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What makes slam poetry so different? It’s an open diary. It’s no secret slam poetry leaves your skin goose bumped and your jaw dropped, at least a bit. Hearing passionate meaningful words leaves your mind with overwhelming memories, questions, and thoughts. Slam poetry originated forty years ago but has just risen in popularity. Poetry is honest – it’s what makes poetry. But slam poetry is more than honest- it is human. It is hedonistic: both liberating and torturous. Here are five other reasons to love and appreciate slam poetry:

1. Liberating

Genuine thoughts can become courageous words. Slam poets take the risk of being judged and questioned but the benefits outweigh the costs. Each recited poem is weight lifted from their shoulders and new ideas shared.

2. Remarkable

Listening to slam poetry does many things to us. But if we remember one main thing, it’s how it made us feel. Slam poetry touches the very depths of your feelings. I’ve had epiphanies because of the slam poetry I have witnessed. Poetry does not ask permission to express what needs to be said. Sometimes it makes you feel comfortable and other times it does just the opposite – that is part of what makes this form of art so remarkable.

3. Revolutionary

Slam poetry is perhaps the most excusable form of revolt since it is thoughts written on paper. Because it is thoughts that are soulful, wholesome, and permissible, the words get away with a lot. Freedom of speech does poets a lot of good when criticizing the pillars of our society, politics, and ideals.

4. Honest

The thing about writing is that it allows you to get things off of your chest. It essentially serves as the psychologist who doesn’t really exist. You tell this psychologist , aka journal, everything about your life: your feelings, emotions, opinions, angers, disappointments, excitements, happiness, sadness, achievements, criticisms, failures, regrets, and everything you experience in your day to day life. It becomes an art, an authentic art.

5. Impactful

When writing poetry, there is one goal: to write something meaningful. It doesn’t need to be prudent or polite. Slam poetry criticizes society, rethinks politics, and takes a stance on a controversy. It screams what may be deemed taboo and embraces what makes us feel upset. Writers want to leave you thinking and they want to leave thoughts lingering in the minds of their audience in order to plant the seed of change.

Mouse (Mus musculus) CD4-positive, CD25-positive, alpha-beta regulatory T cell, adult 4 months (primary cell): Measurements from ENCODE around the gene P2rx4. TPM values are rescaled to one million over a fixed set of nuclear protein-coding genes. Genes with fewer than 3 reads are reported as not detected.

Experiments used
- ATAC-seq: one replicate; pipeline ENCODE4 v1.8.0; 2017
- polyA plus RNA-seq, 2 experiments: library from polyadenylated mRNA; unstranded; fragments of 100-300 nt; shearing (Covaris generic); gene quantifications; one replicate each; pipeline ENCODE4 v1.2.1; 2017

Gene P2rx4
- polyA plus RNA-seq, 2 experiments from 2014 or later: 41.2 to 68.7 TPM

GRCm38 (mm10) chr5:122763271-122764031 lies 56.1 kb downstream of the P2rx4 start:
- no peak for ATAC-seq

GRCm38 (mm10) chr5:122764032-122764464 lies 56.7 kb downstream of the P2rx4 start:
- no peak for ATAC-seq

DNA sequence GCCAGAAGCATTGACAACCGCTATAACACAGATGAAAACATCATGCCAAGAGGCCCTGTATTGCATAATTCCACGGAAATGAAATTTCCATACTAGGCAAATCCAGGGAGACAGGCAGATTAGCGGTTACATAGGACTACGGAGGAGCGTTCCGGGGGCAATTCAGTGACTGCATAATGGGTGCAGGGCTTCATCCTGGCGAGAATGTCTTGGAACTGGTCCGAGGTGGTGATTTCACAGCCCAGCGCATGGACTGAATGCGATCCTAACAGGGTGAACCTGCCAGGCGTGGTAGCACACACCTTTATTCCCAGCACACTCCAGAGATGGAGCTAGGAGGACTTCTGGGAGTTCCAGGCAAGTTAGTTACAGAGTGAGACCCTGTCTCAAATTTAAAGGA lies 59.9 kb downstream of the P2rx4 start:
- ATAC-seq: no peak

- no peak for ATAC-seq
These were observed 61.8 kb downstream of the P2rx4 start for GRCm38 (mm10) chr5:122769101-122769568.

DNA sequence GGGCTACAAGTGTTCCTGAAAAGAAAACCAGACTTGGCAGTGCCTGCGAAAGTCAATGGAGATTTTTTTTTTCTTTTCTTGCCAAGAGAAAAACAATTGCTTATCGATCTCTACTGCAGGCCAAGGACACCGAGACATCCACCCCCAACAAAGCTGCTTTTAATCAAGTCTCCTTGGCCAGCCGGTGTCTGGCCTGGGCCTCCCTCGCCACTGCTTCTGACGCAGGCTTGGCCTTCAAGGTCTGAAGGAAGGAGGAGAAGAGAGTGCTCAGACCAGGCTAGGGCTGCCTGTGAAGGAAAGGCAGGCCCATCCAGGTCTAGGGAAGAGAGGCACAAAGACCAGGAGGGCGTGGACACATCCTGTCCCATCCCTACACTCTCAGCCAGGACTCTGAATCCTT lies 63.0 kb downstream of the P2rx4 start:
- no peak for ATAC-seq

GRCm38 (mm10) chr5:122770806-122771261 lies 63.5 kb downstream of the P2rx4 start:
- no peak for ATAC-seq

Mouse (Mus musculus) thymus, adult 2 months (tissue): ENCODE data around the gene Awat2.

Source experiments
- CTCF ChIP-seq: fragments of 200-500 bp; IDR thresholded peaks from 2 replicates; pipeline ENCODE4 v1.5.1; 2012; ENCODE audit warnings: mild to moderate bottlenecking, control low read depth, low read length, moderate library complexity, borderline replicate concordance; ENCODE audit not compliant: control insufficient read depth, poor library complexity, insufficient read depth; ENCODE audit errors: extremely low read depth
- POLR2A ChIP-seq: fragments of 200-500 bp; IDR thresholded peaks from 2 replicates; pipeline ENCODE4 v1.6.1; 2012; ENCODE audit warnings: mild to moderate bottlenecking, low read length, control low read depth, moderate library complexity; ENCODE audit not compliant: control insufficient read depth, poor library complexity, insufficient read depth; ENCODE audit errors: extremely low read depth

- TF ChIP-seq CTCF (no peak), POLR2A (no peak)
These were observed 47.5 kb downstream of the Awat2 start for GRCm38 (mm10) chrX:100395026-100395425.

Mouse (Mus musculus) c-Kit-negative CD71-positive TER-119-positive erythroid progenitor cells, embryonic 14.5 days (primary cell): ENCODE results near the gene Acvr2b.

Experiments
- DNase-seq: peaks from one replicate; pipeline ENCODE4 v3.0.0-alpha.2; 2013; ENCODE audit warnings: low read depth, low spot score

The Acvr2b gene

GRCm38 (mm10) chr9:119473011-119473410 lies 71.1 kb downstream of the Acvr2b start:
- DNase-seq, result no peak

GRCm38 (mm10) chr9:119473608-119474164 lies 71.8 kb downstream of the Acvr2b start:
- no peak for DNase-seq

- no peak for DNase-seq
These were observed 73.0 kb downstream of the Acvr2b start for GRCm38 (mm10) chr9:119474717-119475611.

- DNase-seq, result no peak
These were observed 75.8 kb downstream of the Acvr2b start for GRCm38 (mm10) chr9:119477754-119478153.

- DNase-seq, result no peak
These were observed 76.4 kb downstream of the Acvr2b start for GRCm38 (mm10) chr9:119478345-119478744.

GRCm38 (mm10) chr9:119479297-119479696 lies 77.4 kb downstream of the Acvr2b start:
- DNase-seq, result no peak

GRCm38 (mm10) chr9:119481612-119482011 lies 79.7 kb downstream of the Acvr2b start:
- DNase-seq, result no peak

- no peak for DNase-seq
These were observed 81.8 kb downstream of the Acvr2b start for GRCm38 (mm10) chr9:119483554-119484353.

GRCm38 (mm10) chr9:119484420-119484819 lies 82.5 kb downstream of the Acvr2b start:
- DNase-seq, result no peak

Slam poetry is practicing both writing poetry and performing on stage which, in unison, create a beautiful form of art. I encourage you to take the time to check out a local event – you won’t regret it!

Image: Flickr

Skills

To some, it’s terrifying. Talking in front of a crowd may trigger anxiety in all shapes and forms. Sweaty and shaky hands, uncontrollable muttering, blank facial expressions, and a mundane tone are all symptoms of the fear of public speaking.  However, there are ways that can help condition you to become more resistant to the “everyone please stop looking at me” and “wait, what am I even saying?” moments in life. It takes practice and it takes time, but it is so worth having your (steady) voice heard. Whether you are presenting in class or at work, keep these tips in mind:

Ground your nerves

A lot of people get extremely nervous while talking out loud. Sometimes this boils down to a fear of judgment. BREAKING NEWS: people in the room are most likely thinking of themselves or what they have to do that day. It’s a human thing. When they do tune in to what you’re saying, make sure that conveying your message is more important than their thoughts about you. Take big, deep breaths before your presentation and prepare yourself to work out your mental muscles. Focus on your nervous energy and picture yourself bottling it up and transferring it out of your system.  A big chunk of the magic behind good presenting is being able to psych yourself up (not psych yourself out). Think about yourself in control. Bring all your nervousness out of your mind, out of your arms and hands, down to your toes and into the ground. Then leave it there. Guiding yourself through this imagery is a powerful tool.

Know your voice well

Practicing a speech or presentation in your head is not enough. For optimal results, practice the exact presentation out loud to familiarize yourself with the sound of your voice. We hear ourselves talk every day, but the tone changes as we cater to the informative or persuasive styles of speech. Understand and recognize how your own voice fluctuates between styles so that you are not afraid of your own voice. You’ll be better able to gauge what volume is appropriate during the real thing and whether or not you begin to drift into a quiet, timid voice versus a loud and clear one. Recording yourself may be a bit awkward and cringe-worthy at first, but it is extremely helpful in identifying your pitch, sound, and pauses.